Charging that approval of the Reagan administration's $100 million aid package to anti-Sandinista guerrillas constitutes a heightened threat to Nicaragua, President Daniel Ortega today called for intensification of security measures under a state of emergency.

Ortega's announcement, in the form of a communique issued by the nine leaders of the ruling Sandinista Front, followed a government order closing the country's only opposition daily, La Prensa.

In a three-line letter, government censor, Capt. Nelba Blandon notified the newspaper's editor that it would be closed for "an indefinite period of time." The newspaper is regularly censored and has been closed down for a few days at a time in the past.

Reading the Sandinista communique on national radio and television, Ortega said, "it is indispensable to increase and reinforce the security measures that allow the country to defeat the terrorist plans that the mercenary forces of President Reagan will resort to."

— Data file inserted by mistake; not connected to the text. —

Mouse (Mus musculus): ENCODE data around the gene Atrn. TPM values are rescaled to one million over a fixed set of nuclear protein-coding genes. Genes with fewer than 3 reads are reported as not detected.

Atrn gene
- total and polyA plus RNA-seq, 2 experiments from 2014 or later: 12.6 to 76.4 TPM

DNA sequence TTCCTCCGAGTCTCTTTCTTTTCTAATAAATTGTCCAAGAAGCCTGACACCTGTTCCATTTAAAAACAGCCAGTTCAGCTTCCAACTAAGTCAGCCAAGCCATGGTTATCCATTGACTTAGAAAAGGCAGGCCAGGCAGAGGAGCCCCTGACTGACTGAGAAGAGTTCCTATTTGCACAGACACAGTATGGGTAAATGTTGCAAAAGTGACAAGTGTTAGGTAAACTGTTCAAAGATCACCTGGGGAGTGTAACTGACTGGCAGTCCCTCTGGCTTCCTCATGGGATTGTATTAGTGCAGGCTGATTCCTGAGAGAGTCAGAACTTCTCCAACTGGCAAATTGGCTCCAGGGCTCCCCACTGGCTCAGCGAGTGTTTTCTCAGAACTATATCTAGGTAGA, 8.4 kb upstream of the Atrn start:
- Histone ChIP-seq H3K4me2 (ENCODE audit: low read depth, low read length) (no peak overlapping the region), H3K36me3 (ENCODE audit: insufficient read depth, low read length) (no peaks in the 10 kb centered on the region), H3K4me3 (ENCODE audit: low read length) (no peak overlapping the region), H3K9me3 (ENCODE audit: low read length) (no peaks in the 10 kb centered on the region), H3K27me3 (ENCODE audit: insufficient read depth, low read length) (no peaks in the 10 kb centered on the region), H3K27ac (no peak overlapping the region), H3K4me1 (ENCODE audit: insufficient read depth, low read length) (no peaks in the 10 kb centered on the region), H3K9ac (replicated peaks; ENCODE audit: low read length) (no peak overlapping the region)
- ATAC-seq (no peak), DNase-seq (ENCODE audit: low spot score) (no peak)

He called the approval of the aid to the contras a situation of "unpredictable seriousness" that would demand a "strict and severe" application of the state of emergency.

Saying the state of emergency had been applied in the past with "excessive flexibility," Ortega said the government would use all necessary political mechanisms to counteract any front groups acting on behalf of the rebels, known as contras, or counterrevolutionaries.